CINCINNATI (The Sports Xchange) – After Trevor Story became the first player in major-league history to hit four home runs in his first four career games, it wasn’t long before opposing teams were trying to get the book on the Colorado Rockies shortstop.
“It takes a game or two and the whole league has information on you,” said Rockies manager Walt Weiss. “It doesn’t take long for the league to start putting together a plan against you.”
And, in this era of technologically advanced scouting, that data is almost immediate.
Story, who had eight home runs entering Wednesday’s series finale in Cincinnati, already is seeing changes in the way pitchers are approaching him.
“From game to game, series to series, I see it,” said Story, who played in his 14th career game on Wednesday. “I feel like the Cubs stayed away a lot. I feel like (the Reds) were trying to do that too. It doesn’t really affect what I’m trying to do. If I get my pitch I feel like I can take care of it.”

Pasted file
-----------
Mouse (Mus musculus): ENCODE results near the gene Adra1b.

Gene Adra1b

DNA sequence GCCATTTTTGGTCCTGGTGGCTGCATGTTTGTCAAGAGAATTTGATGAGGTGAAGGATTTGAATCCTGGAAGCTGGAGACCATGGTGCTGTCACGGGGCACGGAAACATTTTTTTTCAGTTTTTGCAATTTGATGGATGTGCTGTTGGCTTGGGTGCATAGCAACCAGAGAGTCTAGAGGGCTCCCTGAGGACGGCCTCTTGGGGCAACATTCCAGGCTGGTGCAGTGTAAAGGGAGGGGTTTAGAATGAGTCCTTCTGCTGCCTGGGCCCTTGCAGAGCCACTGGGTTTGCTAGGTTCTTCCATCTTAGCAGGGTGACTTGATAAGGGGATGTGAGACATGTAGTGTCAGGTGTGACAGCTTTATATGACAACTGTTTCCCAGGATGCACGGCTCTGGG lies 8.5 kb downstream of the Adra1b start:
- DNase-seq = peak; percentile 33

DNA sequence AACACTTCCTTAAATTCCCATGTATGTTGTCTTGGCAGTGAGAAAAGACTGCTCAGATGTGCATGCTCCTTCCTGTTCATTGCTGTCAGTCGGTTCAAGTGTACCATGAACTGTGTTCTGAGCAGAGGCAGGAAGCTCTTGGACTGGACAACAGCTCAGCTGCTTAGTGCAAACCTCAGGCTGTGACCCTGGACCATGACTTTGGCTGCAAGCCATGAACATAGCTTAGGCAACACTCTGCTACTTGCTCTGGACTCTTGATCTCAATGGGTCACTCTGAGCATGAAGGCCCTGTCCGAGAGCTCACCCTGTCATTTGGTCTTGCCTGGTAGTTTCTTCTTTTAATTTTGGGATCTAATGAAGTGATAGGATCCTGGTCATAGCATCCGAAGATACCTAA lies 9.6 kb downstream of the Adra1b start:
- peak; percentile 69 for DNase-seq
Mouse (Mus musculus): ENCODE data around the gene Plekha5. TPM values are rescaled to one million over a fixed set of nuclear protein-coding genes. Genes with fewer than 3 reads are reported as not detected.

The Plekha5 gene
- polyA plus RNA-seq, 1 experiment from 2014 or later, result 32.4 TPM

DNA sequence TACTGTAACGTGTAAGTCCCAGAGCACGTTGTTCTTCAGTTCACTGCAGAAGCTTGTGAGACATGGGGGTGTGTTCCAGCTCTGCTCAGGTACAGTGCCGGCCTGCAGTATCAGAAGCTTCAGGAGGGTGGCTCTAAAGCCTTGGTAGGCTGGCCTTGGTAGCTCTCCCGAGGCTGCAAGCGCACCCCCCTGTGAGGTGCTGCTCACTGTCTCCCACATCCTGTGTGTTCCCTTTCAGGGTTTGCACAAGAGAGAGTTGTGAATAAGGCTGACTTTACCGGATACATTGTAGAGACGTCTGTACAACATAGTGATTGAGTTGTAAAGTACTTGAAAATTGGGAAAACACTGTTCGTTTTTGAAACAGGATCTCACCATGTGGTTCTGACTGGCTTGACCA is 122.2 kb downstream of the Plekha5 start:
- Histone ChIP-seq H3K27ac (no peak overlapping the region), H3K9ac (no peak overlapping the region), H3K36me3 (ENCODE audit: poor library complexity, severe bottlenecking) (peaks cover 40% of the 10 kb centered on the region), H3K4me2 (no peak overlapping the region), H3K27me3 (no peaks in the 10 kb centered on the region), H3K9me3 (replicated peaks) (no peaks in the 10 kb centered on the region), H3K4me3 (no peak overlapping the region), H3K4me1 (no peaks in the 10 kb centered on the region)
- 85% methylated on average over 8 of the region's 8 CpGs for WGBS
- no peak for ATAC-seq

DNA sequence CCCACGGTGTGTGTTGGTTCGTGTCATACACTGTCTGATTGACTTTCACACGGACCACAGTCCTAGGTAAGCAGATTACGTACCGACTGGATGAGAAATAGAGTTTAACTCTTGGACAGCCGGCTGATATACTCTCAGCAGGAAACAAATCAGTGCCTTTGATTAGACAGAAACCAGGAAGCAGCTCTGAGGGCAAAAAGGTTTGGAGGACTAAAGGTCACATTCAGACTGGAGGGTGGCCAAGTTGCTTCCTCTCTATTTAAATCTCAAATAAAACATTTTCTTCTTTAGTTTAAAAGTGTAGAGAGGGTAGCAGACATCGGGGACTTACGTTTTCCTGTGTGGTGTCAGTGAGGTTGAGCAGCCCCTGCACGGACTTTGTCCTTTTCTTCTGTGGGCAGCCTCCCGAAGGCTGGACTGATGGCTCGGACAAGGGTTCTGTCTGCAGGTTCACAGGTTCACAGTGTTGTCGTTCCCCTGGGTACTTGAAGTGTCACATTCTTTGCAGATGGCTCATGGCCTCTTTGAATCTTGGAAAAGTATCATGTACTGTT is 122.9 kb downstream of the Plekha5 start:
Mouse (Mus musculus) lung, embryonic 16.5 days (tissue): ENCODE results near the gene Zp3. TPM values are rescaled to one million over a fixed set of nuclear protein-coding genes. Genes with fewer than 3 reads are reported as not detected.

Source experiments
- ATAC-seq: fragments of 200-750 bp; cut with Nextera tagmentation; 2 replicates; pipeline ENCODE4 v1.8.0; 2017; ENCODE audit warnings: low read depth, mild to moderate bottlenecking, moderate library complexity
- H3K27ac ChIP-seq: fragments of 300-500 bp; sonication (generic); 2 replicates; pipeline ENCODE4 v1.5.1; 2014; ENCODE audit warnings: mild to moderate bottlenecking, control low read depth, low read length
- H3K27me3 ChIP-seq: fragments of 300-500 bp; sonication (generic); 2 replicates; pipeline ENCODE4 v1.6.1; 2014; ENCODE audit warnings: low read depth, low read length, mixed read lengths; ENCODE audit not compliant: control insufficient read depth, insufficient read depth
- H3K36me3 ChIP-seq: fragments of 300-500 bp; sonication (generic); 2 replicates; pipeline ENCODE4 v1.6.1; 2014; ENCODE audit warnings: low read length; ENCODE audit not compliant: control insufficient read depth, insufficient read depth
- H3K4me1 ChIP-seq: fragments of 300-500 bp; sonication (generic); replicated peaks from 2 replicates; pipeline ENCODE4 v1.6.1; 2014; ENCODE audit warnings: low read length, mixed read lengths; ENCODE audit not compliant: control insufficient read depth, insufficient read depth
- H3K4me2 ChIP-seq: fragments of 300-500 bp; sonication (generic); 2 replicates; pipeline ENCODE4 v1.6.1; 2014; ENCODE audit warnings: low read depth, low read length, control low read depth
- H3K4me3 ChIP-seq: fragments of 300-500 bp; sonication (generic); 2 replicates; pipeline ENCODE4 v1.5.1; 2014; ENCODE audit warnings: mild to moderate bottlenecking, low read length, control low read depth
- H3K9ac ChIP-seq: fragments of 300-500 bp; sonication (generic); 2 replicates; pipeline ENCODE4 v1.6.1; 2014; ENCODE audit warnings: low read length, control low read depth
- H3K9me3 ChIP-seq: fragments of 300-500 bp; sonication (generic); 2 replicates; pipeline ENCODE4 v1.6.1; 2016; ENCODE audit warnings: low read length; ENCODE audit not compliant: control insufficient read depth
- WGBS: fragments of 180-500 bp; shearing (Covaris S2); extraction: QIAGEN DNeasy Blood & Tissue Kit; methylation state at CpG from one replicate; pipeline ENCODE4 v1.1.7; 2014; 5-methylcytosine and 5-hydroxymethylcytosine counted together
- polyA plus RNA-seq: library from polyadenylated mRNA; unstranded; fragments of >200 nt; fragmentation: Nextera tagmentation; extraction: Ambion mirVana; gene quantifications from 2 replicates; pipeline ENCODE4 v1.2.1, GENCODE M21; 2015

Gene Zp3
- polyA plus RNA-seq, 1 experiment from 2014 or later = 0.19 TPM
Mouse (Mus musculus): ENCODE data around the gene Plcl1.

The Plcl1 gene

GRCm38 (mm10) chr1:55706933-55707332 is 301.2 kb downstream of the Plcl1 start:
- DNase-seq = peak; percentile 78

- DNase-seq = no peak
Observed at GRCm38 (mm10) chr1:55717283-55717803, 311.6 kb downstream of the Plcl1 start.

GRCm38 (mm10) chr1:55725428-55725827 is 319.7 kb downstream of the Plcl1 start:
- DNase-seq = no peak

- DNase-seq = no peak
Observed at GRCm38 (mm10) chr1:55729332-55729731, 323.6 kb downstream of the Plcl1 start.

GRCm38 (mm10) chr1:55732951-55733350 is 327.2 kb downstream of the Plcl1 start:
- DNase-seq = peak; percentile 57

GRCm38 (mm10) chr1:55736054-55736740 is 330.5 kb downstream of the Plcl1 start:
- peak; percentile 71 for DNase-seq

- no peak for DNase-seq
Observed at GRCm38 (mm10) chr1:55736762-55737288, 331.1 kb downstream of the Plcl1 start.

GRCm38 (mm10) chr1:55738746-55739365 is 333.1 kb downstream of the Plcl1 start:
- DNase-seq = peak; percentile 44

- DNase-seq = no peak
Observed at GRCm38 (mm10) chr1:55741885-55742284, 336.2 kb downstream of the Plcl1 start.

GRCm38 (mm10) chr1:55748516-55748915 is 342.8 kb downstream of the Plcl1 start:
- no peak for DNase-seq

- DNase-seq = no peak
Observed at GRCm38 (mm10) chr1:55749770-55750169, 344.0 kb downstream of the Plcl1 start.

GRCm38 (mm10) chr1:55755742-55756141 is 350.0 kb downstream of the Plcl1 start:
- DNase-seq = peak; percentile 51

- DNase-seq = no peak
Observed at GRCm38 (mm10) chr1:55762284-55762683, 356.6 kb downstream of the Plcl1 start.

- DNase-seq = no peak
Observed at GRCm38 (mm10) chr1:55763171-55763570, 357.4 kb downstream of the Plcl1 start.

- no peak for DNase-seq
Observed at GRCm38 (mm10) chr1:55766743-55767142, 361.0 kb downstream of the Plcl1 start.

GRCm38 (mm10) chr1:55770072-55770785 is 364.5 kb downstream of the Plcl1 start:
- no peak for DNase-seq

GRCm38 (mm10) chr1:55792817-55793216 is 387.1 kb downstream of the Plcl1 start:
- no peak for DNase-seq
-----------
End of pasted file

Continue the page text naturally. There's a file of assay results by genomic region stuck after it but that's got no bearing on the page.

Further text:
Story went 27 at-bats between homers before hitting a monstrous solo shot off Reds right-hander Ross Ohlendorf in the eighth inning on Monday. He followed that up with an 0-for-4 performance with a strikeout the following night.
Story went 0-for-3 with a walk and run in Wednesday’s 6-5 loss in the series finale in Cincinnati.
The adjustments will come fast and furious this season for the 23-year old slugger. But, Weiss likes what he’s seen so far in terms of Story’s response.
“I think that first week, people really didn’t know what to do with him,” he said. “They were throwing breaking balls, busting him in with fastballs. They were throwing the kitchen sink at him and he was hitting everything out of the park.”
It’s certainly not fair to suggest that Story’s sensational start came out of nowhere. He hit 20 homers and drove in 80 runs in 130 games in two minor-league stops last year. His career high for homers with one team is 18 in 2012, his second season in the Rockies organization after being their top pick in 2011.
Story’s eight home runs lead the major leagues. His 14 RBIs rank third. He has hit safely in 11 of 15 games. Conventional wisdom says he won’t maintain this pace.
“It’s a process of trial and error,” Weiss said. “It happens with everybody. As a young player dealing with it for the first time, it can be a challenge. People are always counterpunching. I haven’t seen him waver one bit.”